1913 March 17

Suffragists Meet With President Wilson in White House


Alice Paul and four other suffragists met with newly inaugurated President Woodrow Wilson on this day to urge him to support women’s suffrage. (See the suffragist march on March 3, 1913.) The 10-minute meeting was not successful, however, and he declined to support a suffrage amendment to the Constitution.

Paul intensified her militant campaign for women’s suffrage in 1917, by steadily picketing the White House. Her militancy alienated the more moderate women’s suffrage activists. She and her allies picketed the White House on January 10, 1917, and the Congress on April 2, 1917, while President Wilson gave his famous speech asking for a declaration of war. Paul was arrested for picketing on October 20, 1917, and in jail she and other suffragists conducted a hunger strike, bringing news headlines that embarrassed the president (see November 15, 1917.) The militant efforts worked, and President Wilson finally endorsed a constitutional amendment granting suffrage on January 9, 1918, largely for political reasons. The Nineteenth Amendment granting women the right to vote was ratified on August 18, 1920, and women voted in all state and federal elections, including the election for president, for the first time on November 2, 1920.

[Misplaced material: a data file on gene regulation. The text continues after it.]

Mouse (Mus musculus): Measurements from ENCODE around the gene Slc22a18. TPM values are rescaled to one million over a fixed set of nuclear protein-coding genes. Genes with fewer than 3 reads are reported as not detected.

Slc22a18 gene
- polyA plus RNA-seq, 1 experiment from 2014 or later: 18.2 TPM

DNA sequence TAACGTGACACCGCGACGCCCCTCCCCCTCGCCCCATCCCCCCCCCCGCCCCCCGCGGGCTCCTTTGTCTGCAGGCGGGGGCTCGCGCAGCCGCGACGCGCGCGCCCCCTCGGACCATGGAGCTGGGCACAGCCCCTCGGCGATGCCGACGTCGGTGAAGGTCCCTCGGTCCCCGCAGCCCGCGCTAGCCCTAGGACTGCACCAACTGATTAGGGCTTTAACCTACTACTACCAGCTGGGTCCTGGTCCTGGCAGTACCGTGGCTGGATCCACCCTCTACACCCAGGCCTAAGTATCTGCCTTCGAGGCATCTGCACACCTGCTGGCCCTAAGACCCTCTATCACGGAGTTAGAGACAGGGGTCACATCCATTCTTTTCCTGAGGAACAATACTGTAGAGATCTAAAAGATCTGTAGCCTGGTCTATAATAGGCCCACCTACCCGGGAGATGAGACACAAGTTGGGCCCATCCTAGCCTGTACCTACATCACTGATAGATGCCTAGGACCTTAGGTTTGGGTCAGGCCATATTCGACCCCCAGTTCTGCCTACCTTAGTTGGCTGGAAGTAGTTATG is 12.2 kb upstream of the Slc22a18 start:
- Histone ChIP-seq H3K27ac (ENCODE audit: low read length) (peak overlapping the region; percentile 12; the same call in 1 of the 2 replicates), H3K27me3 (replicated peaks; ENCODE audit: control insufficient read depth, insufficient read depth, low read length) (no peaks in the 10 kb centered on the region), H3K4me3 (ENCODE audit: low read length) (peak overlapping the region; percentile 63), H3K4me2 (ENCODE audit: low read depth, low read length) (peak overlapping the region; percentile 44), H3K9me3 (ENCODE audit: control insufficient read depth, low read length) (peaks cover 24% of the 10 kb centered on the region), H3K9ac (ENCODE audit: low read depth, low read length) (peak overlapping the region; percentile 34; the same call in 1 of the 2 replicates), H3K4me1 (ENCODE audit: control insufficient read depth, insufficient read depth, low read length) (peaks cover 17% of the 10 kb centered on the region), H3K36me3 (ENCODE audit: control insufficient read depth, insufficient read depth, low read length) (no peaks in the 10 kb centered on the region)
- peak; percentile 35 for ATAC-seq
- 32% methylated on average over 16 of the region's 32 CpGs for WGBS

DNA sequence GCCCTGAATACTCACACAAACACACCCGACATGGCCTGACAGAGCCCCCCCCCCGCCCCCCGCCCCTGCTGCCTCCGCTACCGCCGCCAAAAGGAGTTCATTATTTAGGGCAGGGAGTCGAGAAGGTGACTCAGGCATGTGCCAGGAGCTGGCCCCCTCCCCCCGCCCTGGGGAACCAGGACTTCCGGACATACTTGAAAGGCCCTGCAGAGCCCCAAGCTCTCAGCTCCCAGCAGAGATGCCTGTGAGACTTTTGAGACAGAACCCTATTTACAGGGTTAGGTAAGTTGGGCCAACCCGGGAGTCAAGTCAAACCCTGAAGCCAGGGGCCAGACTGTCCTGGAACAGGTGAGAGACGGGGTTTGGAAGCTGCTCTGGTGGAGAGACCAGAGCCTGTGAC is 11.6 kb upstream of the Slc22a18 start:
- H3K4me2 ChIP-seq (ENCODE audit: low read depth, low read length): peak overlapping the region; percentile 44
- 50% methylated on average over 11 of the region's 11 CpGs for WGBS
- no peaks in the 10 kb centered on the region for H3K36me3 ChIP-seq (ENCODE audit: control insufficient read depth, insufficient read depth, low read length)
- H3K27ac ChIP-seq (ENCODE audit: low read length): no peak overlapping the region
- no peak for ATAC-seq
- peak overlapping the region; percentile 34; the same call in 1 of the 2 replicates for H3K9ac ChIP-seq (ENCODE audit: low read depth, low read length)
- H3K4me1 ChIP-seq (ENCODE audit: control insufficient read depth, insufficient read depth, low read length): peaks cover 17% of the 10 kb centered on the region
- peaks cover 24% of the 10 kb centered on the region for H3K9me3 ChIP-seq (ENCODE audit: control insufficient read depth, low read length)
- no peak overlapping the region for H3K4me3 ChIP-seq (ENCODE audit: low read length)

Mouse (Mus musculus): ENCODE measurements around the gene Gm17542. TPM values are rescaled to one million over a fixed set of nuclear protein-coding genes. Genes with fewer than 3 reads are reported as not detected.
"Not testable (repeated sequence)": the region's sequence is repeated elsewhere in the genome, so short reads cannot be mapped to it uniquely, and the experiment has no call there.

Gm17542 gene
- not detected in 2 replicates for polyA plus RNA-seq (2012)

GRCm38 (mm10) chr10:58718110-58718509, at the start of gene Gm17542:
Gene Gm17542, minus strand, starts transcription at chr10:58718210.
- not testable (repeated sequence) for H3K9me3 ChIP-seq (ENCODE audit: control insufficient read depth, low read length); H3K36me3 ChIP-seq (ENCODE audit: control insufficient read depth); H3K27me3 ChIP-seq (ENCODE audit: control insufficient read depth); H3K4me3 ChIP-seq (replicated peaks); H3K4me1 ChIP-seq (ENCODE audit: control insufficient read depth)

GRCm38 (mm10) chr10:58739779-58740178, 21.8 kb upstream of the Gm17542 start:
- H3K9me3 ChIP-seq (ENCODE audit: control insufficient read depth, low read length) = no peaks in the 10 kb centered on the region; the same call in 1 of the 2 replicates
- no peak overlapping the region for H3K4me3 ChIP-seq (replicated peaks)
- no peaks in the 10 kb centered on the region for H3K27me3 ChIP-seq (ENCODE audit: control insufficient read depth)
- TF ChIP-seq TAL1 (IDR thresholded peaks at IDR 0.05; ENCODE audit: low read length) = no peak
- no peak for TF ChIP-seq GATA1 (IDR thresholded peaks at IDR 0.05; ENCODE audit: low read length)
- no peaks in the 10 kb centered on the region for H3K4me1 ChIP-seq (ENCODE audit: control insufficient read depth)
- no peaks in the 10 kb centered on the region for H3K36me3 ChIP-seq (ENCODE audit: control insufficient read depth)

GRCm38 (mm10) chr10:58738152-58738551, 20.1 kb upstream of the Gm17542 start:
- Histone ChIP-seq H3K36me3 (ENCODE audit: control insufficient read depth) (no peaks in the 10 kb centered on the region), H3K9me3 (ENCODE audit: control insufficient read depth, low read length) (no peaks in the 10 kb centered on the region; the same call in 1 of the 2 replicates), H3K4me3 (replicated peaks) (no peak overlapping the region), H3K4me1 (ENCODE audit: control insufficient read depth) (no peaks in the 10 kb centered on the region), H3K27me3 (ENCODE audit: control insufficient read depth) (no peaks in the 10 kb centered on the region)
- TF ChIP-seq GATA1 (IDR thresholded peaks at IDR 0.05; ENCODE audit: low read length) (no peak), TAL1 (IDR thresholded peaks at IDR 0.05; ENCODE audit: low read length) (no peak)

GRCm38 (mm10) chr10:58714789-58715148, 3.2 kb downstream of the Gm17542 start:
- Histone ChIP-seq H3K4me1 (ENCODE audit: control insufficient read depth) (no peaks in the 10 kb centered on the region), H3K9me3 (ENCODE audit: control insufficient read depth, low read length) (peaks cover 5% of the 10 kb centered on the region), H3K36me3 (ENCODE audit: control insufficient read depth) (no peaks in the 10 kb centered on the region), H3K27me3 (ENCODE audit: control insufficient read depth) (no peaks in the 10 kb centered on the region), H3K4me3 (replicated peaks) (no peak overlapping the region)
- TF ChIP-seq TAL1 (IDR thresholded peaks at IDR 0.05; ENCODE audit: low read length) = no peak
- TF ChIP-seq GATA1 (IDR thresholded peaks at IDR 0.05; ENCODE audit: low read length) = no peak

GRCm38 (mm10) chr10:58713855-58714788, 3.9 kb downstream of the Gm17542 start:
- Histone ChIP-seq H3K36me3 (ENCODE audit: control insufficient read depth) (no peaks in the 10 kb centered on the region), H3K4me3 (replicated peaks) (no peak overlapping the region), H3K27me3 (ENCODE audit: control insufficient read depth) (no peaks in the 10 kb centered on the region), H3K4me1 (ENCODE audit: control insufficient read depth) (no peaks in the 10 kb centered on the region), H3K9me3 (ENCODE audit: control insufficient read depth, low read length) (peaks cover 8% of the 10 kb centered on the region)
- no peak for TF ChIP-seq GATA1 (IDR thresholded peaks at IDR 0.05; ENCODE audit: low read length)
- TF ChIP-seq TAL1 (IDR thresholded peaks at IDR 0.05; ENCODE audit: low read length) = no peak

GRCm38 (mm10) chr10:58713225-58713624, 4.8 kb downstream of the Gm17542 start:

Alice Paul is also famous for drafting and introducing the Equal Rights Amendment, which would have granted equality to women (July 21, 1923). The ERA was voted on several times in the 1940s and 1950s, but never secured the required number of votes for a proposed Constitutional amendment. In a very different political climate, it passed Congress on March 22, 1972, and was sent to the states for ratification. After quickly securing a number of state ratifications, however, it ran into fierce neo-conservative opposition and died.

Read: Katherine Adams and Michael Keene, Alice Paul and the American Suffrage Campaign (2008)

Read Paul’s Oral History interview: http://content.cdlib.org/ark:/13030/kt6f59n89c/

Read Paul’s biography: Mary Walton, A Woman’s Crusade: Alice Paul and the Battle for the Ballot (2010)

Watch the film about Alice Paul and her protests: Iron Jawed Angels (2004) (with Hilary Swank as Alice Paul)

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